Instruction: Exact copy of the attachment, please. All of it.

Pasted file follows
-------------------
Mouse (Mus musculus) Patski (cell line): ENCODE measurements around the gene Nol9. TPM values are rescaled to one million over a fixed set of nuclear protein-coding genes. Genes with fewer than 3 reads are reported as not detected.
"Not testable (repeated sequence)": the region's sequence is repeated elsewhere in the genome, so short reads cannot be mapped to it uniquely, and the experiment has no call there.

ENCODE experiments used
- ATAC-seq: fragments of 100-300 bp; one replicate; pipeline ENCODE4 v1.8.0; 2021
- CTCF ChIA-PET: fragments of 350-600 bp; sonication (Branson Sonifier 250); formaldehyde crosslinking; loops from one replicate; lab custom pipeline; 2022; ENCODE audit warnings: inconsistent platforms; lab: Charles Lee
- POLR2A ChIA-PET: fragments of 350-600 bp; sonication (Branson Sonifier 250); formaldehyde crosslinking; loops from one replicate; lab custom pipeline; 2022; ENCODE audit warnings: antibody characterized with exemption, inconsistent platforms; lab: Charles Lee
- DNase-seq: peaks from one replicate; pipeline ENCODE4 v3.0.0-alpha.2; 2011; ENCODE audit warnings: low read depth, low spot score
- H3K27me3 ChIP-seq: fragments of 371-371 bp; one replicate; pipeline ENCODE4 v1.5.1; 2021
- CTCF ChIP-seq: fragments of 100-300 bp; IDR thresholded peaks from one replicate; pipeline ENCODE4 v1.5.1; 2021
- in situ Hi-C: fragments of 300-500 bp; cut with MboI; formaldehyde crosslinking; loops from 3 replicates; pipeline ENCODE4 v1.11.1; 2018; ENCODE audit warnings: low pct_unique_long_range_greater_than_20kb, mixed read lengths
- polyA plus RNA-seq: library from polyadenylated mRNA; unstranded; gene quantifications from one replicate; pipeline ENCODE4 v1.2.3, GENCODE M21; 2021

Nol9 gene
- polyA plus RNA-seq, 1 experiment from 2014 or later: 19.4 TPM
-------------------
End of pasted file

Mouse (Mus musculus) Patski (cell line): ENCODE measurements around the gene Nol9. TPM values are rescaled to one million over a fixed set of nuclear protein-coding genes. Genes with fewer than 3 reads are reported as not detected.
"Not testable (repeated sequence)": the region's sequence is repeated elsewhere in the genome, so short reads cannot be mapped to it uniquely, and the experiment has no call there.

ENCODE experiments used
- ATAC-seq: fragments of 100-300 bp; one replicate; pipeline ENCODE4 v1.8.0; 2021
- CTCF ChIA-PET: fragments of 350-600 bp; sonication (Branson Sonifier 250); formaldehyde crosslinking; loops from one replicate; lab custom pipeline; 2022; ENCODE audit warnings: inconsistent platforms; lab: Charles Lee
- POLR2A ChIA-PET: fragments of 350-600 bp; sonication (Branson Sonifier 250); formaldehyde crosslinking; loops from one replicate; lab custom pipeline; 2022; ENCODE audit warnings: antibody characterized with exemption, inconsistent platforms; lab: Charles Lee
- DNase-seq: peaks from one replicate; pipeline ENCODE4 v3.0.0-alpha.2; 2011; ENCODE audit warnings: low read depth, low spot score
- H3K27me3 ChIP-seq: fragments of 371-371 bp; one replicate; pipeline ENCODE4 v1.5.1; 2021
- CTCF ChIP-seq: fragments of 100-300 bp; IDR thresholded peaks from one replicate; pipeline ENCODE4 v1.5.1; 2021
- in situ Hi-C: fragments of 300-500 bp; cut with MboI; formaldehyde crosslinking; loops from 3 replicates; pipeline ENCODE4 v1.11.1; 2018; ENCODE audit warnings: low pct_unique_long_range_greater_than_20kb, mixed read lengths
- polyA plus RNA-seq: library from polyadenylated mRNA; unstranded; gene quantifications from one replicate; pipeline ENCODE4 v1.2.3, GENCODE M21; 2021

Nol9 gene
- polyA plus RNA-seq, 1 experiment from 2014 or later: 19.4 TPM